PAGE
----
Selective Internal Radiation Therapy

Selective Internal Radiation Therapy (SIRT) is a revolutionary treatment for advanced liver cancer that utilizes new technologies to deliver radiation directly to the site of tumors.

Conventional radiotherapy can only be applied to limited areas of the body, and it adversely affects nearby tissues. The liver can only tolerate small doses of external radiotherapy. SIRT, on the other hand, involves the delivery of millions of microscopic radioactive spheres, called SIR-Spheres®, directly to the site of the liver tumors, where they selectively irradiate the tumors. The targeted nature of SIRT enables doctors to deliver up to 40 times more radiation to the liver tumors than would be possible using conventional radiotherapy. Although normal liver tissue will be radiated to some extent, the radiation     dose is well below the limit the tissue can tolerate without serious damage.

The anti-cancer effect is concentrated in the liver and there is little effect on cancer at other sites such as the lungs or bones.

 

 Additional Resources

Liver Cancer Treatment Options

Liver Cancer Questions and Answers

 

 

 

 

 

 Frequently Asked Questions

 

  • What are Sir-Spheres microspheres?

SIR-Spheres microspheres are microscopic resin beads that contain the radioactive isotope Yttrium-90 (Y-90) and emit radiation to kill cancer cells. Due to their small size (1/3 the width of a human hair) and similar density to blood cells, the microspheres travel easily with the bloodstream directly to the liver tumors. The microspheres become lodged inside the tumor and kill the cancer cells through radiation. Selective Internal Radiation Therapy (SIRT) with SIR-Spheres microspheres is considered a well-tolerated and effective method of using radiation to treat colorectal cancer that has spread to the liver and is often used in conjunction with chemotherapy

  • Who Is eligible to receive treatment?

SIR-Spheres microspheres are the only fully FDA PMA-approved Y-90 microspheres for colorectal cancer that has spread to the liver.4 The treatment offers hope for patients who have one or more colorectal liver tumors which cannot be treated by surgical resection or ablation.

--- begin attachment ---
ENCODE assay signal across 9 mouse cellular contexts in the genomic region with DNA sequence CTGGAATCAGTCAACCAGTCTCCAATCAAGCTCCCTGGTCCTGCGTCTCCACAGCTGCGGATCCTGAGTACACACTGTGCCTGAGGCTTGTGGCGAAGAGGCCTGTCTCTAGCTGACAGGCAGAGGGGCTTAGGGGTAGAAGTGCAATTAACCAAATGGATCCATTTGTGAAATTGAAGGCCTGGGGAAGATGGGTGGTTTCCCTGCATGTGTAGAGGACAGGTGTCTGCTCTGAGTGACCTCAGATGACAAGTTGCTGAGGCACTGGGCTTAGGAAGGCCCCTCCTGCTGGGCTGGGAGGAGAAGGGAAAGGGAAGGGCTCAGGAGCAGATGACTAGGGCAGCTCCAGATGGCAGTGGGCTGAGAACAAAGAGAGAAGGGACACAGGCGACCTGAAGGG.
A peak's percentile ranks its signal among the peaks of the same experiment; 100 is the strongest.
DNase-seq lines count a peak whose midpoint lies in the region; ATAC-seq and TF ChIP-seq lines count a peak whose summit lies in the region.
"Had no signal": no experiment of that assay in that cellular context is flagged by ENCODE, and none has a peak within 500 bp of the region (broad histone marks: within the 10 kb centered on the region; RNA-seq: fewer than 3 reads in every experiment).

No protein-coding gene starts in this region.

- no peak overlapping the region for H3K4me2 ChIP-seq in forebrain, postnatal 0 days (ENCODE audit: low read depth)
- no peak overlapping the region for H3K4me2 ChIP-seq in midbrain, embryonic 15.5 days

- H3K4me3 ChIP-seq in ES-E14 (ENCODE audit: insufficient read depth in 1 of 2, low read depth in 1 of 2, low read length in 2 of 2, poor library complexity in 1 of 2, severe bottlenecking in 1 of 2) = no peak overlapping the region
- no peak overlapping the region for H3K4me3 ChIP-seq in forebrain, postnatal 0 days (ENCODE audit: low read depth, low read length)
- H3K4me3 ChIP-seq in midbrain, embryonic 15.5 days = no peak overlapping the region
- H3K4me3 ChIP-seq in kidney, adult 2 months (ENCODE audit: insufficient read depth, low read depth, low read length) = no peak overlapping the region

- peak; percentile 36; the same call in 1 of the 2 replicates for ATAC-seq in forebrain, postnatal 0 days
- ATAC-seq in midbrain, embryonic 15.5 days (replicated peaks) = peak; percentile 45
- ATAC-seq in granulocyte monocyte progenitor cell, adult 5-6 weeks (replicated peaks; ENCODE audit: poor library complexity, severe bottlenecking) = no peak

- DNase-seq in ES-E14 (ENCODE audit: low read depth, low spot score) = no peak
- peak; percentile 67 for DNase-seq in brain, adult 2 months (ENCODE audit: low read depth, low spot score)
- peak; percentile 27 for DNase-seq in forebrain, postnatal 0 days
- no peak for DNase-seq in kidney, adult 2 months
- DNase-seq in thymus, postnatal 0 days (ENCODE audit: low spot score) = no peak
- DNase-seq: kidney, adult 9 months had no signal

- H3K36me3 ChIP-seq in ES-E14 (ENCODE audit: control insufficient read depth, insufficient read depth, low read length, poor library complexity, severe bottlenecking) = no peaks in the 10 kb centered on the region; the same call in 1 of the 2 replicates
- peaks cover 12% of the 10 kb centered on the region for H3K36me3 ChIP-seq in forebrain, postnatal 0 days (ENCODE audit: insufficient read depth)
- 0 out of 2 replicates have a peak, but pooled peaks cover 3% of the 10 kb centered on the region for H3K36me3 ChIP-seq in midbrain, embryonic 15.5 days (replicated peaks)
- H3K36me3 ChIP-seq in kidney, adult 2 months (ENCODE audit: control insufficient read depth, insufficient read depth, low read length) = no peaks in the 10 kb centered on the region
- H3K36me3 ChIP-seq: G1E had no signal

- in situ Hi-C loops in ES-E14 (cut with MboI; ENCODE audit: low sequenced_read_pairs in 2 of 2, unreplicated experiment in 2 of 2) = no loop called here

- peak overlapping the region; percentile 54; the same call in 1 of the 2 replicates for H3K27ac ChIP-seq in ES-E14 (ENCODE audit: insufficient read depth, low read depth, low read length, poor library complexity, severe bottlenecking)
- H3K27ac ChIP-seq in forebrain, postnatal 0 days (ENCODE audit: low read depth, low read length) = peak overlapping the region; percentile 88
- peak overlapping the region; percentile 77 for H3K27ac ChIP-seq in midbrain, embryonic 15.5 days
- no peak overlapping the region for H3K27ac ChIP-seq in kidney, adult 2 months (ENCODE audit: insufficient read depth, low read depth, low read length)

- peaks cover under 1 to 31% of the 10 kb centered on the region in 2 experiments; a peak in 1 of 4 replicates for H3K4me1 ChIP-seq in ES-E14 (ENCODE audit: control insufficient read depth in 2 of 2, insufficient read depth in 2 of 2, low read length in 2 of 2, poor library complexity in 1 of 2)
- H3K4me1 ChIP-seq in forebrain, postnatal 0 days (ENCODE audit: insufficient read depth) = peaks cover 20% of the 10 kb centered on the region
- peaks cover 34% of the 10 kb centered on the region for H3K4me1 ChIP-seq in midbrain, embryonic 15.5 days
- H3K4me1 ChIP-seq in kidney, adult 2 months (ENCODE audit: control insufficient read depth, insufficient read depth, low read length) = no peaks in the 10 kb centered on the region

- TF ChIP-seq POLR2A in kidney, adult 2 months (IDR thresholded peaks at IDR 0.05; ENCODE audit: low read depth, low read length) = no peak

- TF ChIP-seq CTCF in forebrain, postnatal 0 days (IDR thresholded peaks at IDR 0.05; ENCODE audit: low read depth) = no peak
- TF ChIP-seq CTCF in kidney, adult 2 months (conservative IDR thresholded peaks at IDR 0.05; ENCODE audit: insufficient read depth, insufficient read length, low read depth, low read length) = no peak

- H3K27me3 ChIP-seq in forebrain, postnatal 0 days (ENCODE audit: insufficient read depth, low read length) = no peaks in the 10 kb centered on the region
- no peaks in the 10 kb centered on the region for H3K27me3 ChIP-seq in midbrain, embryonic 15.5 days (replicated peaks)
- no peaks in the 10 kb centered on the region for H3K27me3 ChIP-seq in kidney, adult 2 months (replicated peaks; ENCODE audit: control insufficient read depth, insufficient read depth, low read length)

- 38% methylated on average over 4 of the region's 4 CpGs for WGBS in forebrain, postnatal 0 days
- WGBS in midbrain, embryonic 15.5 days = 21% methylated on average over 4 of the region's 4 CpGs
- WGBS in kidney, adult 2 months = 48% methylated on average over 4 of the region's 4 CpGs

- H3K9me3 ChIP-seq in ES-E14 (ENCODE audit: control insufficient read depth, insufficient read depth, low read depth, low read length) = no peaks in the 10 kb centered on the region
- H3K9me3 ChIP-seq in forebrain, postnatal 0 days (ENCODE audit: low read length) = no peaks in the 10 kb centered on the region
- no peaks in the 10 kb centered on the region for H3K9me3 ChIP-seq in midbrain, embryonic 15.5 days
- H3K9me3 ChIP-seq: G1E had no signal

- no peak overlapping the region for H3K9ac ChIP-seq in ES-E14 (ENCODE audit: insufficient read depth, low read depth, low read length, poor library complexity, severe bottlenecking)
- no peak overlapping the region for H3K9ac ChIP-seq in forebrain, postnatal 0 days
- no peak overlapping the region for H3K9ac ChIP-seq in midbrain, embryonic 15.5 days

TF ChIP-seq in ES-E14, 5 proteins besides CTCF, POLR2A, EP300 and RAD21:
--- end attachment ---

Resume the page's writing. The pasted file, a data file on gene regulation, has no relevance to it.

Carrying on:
• Can you describe the procedure?

Using the liver’s unique blood supply, millions of tiny resin microspheres loaded with Yttrium-90 (Y-90) are released into the liver blood circulation. The radioactive microspheres lodge in the blood supply of the tumor, where they emit radiation for about two weeks.The treatment normally takes about 60 to 90 minutes, with most patients returning home four to six hours later. Patients are carefully monitored throughout and after the procedure. The most commonly reported side effects are flu-like symptoms over one to three weeks. The procedure can be performed in combination with chemotherapy or by itself.

  • Where is the procedure performed?

The procedure is performed at a hospital or clinic on an outpatient basis by highly trained physicians called interventional radiologists.

  • How effective is it?

Clinical studies have shown that SIRT with SIR-Spheres microspheres increases the length of time that the cancer is stable and not growing without adversely affecting the patient’s quality of life. In clinical studies, the SIRT procedure has been combined with chemotherapy, given as a single procedure during a chemotherapy holiday or after chemotherapy options have failed.

 

Satish Mathan,MD

Vascular and Interventional Radiologist
  • Medical Director for Interventional Services at Rex Hospital & Raleigh Radiology
  • BS, University of California at Santa Barbara
  • MD, Medical College of Wisconsin
  • Internship, Santa Clara Valley Medical Center, San Jose, CA
  • Chief resident, University of North Carolina Hospital, Chapel Hill, NC
  • Fellowship in vascular and interventional radiology, University of North Carolina Hospitals
  • Member, Society of Interventional Radiology, American College of Radiology
  • Native of Raleigh, North Carolina

Expertise in interventional radiology
Joined Raleigh Radiology in 2005

 

Jason R. Harris, MD

Vascular and Interventional Radiologist
  • BS, Brigham Young University
  • MD, Harvard Medical School
  • Internship, Newton-Wellesley Hospital, Newton, Massachusetts
  • Residency, Massachusetts General Hospital, Boston, Massachusetts
  • Fellowship in vascular and interventional radiology, Duke University Medical Center
  • Member, American College of Radiology, Society of Interventional Radiology
  • Native of California

Expertise in vascular and interventional and musculoskeletal radiology
Joined Raleigh Radiology in 2008

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